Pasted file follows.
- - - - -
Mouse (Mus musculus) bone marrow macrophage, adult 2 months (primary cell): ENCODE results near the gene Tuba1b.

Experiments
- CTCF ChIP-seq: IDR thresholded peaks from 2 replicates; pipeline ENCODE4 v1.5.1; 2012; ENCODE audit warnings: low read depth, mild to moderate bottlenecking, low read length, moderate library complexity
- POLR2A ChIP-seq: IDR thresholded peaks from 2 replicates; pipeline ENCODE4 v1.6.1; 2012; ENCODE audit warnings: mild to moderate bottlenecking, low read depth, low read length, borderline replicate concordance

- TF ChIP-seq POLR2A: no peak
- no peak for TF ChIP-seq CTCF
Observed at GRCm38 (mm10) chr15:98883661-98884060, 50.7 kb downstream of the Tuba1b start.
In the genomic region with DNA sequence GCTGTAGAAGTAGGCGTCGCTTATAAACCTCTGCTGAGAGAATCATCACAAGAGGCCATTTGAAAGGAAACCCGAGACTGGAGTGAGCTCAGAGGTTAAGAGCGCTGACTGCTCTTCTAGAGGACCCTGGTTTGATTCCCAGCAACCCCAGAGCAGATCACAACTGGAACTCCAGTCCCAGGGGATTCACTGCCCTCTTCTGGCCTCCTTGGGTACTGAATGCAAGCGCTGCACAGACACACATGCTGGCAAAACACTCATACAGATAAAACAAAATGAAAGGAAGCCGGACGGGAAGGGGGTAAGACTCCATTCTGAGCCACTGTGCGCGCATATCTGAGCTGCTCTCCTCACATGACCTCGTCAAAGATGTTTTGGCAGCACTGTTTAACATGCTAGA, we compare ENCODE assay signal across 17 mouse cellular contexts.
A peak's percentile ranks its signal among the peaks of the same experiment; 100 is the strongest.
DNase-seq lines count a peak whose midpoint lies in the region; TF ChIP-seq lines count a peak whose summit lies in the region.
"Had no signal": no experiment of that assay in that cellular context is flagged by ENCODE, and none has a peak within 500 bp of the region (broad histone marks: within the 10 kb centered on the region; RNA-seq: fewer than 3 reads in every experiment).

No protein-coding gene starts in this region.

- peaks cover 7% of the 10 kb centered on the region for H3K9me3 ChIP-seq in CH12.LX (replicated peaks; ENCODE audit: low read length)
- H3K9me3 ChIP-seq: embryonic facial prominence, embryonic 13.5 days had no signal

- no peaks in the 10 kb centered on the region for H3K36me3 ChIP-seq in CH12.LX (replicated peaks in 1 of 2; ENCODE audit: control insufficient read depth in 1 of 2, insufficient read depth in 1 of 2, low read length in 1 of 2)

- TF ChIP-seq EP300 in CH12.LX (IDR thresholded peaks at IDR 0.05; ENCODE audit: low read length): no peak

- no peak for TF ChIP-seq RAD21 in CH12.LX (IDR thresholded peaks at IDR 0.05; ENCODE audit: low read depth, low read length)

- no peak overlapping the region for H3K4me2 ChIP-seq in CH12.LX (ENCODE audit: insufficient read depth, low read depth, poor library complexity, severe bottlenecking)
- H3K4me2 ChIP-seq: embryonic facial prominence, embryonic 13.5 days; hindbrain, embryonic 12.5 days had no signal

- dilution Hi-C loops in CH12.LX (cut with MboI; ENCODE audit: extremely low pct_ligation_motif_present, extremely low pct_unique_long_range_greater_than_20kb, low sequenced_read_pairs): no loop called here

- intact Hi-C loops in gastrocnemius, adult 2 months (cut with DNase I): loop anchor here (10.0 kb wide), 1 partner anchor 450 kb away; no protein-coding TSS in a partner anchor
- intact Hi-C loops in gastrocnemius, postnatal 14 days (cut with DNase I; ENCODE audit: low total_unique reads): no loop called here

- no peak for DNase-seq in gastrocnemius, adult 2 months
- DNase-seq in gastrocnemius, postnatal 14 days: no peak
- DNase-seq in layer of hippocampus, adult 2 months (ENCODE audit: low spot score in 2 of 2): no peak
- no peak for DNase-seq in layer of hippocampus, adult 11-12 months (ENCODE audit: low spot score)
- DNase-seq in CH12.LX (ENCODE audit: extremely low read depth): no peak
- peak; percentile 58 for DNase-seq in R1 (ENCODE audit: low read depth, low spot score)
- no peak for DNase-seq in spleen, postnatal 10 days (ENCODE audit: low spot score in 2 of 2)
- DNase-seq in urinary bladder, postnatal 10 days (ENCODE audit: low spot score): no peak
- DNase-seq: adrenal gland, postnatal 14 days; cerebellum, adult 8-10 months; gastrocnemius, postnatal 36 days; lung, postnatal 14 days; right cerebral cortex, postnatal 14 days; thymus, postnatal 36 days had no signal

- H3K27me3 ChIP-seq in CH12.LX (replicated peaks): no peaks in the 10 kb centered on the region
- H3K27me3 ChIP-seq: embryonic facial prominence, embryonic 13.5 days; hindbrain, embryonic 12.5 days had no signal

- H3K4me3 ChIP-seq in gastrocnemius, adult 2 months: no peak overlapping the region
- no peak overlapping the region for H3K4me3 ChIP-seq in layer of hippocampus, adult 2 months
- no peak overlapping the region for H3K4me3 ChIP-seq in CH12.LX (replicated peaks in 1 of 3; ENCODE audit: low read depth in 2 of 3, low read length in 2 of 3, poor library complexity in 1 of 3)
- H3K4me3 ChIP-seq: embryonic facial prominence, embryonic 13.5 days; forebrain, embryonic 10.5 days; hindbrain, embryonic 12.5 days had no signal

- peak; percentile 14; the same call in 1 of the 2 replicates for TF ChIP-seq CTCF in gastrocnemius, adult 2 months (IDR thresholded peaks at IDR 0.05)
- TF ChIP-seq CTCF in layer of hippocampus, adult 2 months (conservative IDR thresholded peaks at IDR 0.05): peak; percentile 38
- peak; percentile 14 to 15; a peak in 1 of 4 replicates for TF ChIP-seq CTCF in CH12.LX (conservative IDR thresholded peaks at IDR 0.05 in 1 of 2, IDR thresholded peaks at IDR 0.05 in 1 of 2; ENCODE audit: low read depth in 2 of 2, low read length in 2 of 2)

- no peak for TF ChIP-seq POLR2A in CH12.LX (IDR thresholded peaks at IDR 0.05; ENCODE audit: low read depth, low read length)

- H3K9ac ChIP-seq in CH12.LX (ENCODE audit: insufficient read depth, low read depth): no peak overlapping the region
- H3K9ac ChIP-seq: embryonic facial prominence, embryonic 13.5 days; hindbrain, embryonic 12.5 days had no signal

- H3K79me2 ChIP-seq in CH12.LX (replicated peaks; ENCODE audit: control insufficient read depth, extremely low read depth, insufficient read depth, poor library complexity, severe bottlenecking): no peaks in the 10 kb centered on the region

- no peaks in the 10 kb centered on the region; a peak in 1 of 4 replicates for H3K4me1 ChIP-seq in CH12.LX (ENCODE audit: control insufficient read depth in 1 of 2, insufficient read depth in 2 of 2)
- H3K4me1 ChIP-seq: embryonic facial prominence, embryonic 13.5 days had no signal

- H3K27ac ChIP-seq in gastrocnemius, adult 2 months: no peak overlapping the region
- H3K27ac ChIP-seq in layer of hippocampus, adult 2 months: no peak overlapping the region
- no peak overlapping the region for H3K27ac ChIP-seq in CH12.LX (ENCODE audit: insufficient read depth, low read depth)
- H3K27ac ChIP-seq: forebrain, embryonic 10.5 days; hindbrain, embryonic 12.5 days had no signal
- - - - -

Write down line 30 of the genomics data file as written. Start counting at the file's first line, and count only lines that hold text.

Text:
- DNase-seq in urinary bladder, postnatal 10 days (ENCODE audit: low spot score): no peak